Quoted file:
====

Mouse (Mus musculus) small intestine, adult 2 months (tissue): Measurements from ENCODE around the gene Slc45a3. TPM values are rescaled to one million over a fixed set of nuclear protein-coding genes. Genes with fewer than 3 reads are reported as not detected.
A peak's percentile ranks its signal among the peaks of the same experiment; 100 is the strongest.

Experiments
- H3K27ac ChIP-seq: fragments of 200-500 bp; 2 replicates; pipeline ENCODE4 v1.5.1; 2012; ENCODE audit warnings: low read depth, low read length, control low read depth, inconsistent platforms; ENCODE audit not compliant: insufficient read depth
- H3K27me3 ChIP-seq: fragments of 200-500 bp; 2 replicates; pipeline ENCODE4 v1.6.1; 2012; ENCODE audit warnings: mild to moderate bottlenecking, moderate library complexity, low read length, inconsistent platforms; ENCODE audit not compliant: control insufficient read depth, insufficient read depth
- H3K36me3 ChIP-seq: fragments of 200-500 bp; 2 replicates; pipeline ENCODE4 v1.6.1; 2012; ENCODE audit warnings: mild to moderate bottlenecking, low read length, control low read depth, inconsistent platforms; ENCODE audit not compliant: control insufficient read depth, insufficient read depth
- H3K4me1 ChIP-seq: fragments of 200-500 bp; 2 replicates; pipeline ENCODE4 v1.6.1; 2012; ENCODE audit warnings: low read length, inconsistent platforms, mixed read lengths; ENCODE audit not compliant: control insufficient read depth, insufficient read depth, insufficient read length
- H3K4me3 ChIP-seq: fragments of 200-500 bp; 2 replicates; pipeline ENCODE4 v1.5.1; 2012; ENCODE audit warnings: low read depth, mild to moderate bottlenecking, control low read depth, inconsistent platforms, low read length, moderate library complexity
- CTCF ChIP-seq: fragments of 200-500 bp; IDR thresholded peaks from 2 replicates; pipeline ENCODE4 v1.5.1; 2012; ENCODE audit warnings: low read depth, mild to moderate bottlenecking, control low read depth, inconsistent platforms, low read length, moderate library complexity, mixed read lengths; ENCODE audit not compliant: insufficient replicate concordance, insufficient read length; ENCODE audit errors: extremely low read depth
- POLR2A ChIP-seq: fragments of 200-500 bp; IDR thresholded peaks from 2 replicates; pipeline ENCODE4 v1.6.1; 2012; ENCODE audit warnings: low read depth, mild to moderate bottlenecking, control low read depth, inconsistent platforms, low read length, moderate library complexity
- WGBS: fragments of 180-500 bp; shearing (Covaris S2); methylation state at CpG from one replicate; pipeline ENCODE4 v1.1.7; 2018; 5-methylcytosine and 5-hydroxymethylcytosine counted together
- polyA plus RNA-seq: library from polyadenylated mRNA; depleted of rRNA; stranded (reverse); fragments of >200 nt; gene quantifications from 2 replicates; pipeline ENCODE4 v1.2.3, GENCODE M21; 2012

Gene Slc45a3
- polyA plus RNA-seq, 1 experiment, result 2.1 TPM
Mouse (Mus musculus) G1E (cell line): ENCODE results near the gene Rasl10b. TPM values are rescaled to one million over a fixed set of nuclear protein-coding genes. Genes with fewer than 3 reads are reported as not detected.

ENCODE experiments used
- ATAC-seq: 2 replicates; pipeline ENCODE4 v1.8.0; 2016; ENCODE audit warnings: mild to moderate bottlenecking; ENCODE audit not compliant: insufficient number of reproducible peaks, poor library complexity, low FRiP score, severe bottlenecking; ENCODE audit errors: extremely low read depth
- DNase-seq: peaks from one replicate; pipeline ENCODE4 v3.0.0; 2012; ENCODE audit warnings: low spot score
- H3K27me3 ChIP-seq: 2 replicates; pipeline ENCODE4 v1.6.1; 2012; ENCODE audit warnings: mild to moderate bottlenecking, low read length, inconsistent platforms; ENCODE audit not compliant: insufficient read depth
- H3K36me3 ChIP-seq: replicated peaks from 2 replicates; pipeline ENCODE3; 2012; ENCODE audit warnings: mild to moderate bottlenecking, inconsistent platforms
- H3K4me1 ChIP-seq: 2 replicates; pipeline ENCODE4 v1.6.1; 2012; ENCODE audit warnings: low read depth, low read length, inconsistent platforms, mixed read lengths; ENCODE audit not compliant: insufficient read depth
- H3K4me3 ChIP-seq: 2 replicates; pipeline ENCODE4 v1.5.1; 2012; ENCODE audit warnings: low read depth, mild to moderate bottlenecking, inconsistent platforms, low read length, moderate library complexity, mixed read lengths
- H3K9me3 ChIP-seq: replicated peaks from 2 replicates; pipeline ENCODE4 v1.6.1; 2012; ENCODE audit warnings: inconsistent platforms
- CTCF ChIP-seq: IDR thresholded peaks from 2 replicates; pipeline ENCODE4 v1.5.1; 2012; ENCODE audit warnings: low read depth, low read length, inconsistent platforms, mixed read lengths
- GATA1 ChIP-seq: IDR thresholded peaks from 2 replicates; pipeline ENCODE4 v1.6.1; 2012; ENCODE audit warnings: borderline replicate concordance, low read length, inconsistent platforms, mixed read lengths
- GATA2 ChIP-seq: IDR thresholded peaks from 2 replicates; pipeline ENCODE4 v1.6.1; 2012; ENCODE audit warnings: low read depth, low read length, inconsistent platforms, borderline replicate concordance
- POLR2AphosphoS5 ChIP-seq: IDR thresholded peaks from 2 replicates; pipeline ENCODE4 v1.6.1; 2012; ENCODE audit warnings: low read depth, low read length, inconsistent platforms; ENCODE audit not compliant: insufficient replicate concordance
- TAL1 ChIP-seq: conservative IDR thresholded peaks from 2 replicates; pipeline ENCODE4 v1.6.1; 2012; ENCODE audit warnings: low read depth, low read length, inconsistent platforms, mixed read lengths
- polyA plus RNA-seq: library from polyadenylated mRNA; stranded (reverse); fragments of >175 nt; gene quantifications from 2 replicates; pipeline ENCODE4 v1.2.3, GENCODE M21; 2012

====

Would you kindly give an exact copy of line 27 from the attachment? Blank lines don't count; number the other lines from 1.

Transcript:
- POLR2AphosphoS5 ChIP-seq: IDR thresholded peaks from 2 replicates; pipeline ENCODE4 v1.6.1; 2012; ENCODE audit warnings: low read depth, low read length, inconsistent platforms; ENCODE audit not compliant: insufficient replicate concordance